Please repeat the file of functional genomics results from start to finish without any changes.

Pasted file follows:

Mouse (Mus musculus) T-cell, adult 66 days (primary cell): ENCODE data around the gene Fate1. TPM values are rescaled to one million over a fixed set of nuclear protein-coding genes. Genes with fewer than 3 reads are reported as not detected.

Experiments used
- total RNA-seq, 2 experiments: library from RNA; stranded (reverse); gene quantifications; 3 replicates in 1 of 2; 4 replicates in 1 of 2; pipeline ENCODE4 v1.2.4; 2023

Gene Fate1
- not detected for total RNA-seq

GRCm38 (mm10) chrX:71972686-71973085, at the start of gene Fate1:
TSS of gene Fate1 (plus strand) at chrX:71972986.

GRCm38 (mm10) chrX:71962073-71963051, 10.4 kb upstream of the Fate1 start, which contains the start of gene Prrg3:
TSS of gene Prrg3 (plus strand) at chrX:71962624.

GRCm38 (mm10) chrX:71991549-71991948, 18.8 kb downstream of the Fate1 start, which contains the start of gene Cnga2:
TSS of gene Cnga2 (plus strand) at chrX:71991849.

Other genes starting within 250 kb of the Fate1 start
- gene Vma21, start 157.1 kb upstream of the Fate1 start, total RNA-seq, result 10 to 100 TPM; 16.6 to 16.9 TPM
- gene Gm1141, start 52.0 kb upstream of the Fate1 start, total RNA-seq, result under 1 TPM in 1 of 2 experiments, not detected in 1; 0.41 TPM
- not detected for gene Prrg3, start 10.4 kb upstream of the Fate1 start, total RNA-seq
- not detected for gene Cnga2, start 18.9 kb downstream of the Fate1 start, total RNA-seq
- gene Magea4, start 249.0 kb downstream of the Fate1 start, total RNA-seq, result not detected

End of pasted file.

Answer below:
Mouse (Mus musculus) T-cell, adult 66 days (primary cell): ENCODE data around the gene Fate1. TPM values are rescaled to one million over a fixed set of nuclear protein-coding genes. Genes with fewer than 3 reads are reported as not detected.

Experiments used
- total RNA-seq, 2 experiments: library from RNA; stranded (reverse); gene quantifications; 3 replicates in 1 of 2; 4 replicates in 1 of 2; pipeline ENCODE4 v1.2.4; 2023

Gene Fate1
- not detected for total RNA-seq

GRCm38 (mm10) chrX:71972686-71973085, at the start of gene Fate1:
TSS of gene Fate1 (plus strand) at chrX:71972986.

GRCm38 (mm10) chrX:71962073-71963051, 10.4 kb upstream of the Fate1 start, which contains the start of gene Prrg3:
TSS of gene Prrg3 (plus strand) at chrX:71962624.

GRCm38 (mm10) chrX:71991549-71991948, 18.8 kb downstream of the Fate1 start, which contains the start of gene Cnga2:
TSS of gene Cnga2 (plus strand) at chrX:71991849.

Other genes starting within 250 kb of the Fate1 start
- gene Vma21, start 157.1 kb upstream of the Fate1 start, total RNA-seq, result 10 to 100 TPM; 16.6 to 16.9 TPM
- gene Gm1141, start 52.0 kb upstream of the Fate1 start, total RNA-seq, result under 1 TPM in 1 of 2 experiments, not detected in 1; 0.41 TPM
- not detected for gene Prrg3, start 10.4 kb upstream of the Fate1 start, total RNA-seq
- not detected for gene Cnga2, start 18.9 kb downstream of the Fate1 start, total RNA-seq
- gene Magea4, start 249.0 kb downstream of the Fate1 start, total RNA-seq, result not detected